• No Filter: DJ Khaled and the FTC’s Snapchat Problem (2)
    With the rise of Snapchat’s and Instagram’s stories feature, ephemeral user-generated content is becoming widespread. That causes headache for regulators such as the U.S. Federal Trade Commission (FTC): One of its tasks is to ensure that advertisements and paid-for product endorsements are clearly marked as such. However, the investigation of violations is difficult if celebrities and influencers such as DJ Khaled get paid for saying things in a Snapchat or Instagram Story that vanishes 24 hours later.
  • How Uber’s Failure in Japan Can Help Startups Everywhere (3)
    A smart analysis of Uber’s failed attempt to apply the “U.S. playbook” everywhere in the world.
  • How Nextdoor reduced racist posts by 75% (2)
    Intelligent user design and dialogues can help to build a less hostile online environment, as the experiments of leading U.S. neighborhood network Nextdoor have proven.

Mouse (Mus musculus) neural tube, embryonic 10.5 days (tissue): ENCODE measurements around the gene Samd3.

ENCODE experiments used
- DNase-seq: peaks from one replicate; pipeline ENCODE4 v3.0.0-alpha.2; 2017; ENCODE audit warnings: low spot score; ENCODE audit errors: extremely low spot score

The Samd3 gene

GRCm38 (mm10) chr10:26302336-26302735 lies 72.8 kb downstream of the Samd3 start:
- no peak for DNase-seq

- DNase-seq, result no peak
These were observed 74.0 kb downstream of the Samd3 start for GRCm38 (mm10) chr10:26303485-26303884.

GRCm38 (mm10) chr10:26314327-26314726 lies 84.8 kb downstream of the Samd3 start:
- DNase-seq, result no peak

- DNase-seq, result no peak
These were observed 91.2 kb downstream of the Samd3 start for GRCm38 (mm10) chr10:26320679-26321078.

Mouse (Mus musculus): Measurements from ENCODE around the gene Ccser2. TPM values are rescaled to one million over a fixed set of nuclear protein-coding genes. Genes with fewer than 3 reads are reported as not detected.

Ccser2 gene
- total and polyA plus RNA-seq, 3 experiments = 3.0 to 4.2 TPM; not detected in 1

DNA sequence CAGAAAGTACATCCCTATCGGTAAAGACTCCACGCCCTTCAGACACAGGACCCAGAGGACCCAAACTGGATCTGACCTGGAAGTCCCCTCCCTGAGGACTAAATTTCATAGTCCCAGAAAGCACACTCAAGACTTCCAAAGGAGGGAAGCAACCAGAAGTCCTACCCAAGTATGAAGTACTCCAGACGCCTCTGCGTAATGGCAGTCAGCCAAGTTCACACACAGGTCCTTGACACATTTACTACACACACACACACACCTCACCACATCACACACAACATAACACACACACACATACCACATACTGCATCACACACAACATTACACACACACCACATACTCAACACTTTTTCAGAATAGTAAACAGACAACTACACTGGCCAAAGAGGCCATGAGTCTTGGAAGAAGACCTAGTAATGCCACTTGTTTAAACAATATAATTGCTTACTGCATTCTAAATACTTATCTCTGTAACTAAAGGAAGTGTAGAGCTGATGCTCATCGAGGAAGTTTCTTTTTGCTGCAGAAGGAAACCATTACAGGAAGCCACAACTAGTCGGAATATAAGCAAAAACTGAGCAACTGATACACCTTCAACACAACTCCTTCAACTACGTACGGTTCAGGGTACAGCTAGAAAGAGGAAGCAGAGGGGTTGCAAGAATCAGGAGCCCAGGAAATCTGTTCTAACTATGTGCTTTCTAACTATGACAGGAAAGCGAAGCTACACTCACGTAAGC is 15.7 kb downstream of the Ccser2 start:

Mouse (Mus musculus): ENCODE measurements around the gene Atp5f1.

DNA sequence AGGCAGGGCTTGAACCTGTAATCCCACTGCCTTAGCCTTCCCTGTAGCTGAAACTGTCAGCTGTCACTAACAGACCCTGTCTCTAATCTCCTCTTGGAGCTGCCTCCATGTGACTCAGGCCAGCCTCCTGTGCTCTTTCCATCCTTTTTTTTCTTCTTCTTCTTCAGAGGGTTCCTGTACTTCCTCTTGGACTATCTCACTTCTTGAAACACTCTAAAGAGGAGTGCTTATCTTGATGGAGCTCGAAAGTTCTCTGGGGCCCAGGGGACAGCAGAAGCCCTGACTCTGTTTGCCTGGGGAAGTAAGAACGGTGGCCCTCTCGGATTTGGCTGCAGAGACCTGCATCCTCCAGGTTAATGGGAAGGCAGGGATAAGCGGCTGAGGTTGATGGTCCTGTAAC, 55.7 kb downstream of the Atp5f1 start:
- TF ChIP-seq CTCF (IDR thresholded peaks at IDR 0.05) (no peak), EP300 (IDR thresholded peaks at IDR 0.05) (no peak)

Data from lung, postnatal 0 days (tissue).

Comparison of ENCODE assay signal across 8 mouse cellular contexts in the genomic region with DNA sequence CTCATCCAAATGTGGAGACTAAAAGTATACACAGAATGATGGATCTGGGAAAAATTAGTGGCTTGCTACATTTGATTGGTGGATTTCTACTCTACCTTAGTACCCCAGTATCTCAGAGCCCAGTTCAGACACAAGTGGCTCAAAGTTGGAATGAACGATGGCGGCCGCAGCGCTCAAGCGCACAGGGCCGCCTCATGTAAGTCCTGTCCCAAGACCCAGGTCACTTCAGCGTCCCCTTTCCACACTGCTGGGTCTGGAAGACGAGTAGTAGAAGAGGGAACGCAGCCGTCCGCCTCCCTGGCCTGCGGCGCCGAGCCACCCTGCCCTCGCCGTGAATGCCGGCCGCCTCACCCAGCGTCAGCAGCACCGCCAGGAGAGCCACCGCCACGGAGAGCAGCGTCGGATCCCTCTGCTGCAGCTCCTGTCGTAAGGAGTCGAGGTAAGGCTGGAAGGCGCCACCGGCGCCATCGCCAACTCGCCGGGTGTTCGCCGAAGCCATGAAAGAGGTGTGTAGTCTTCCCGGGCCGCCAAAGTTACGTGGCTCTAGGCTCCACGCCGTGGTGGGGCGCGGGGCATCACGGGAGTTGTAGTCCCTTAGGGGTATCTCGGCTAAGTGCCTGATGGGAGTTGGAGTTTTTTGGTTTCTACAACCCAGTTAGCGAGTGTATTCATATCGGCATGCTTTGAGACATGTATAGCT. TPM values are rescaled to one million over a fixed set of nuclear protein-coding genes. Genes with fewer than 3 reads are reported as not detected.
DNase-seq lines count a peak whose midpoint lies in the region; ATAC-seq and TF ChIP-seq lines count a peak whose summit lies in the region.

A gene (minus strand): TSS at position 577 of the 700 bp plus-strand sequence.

• Qwant: The encrypted search engine that really could challenge Google (2)
    Informative profile of Qwant, an ambitious search engine founded and based in France, highlighting among other things the challenges that competitors of Google are facing.
  • Alexa, give me the news: How outlets are tailoring their coverage for Amazon’s new platform (3)
    There is a chance that Amazon’s smart home speaker Echo and the corresponding software-based personal assistant Alexa will emerge as an important platform for news distribution. This report details the early trials and experimental approaches by media outlets.
  • How I Used & Abused My Tesla (3)
    The ultimate hype article, featuring a Tesla that has been used as an Uber car as well as the “world’s fastest hotel” on Airbnb. However, apart from the evangelism, the post also provides plenty of interesting insights.
  • Volvo is quietly becoming a tech superpower (2)
    While Tesla is the tech community’s favorite car, most incumbents from the automotive industry are scaling up their tech ambitions as well. Another frontrunner is Volvo, according to this piece.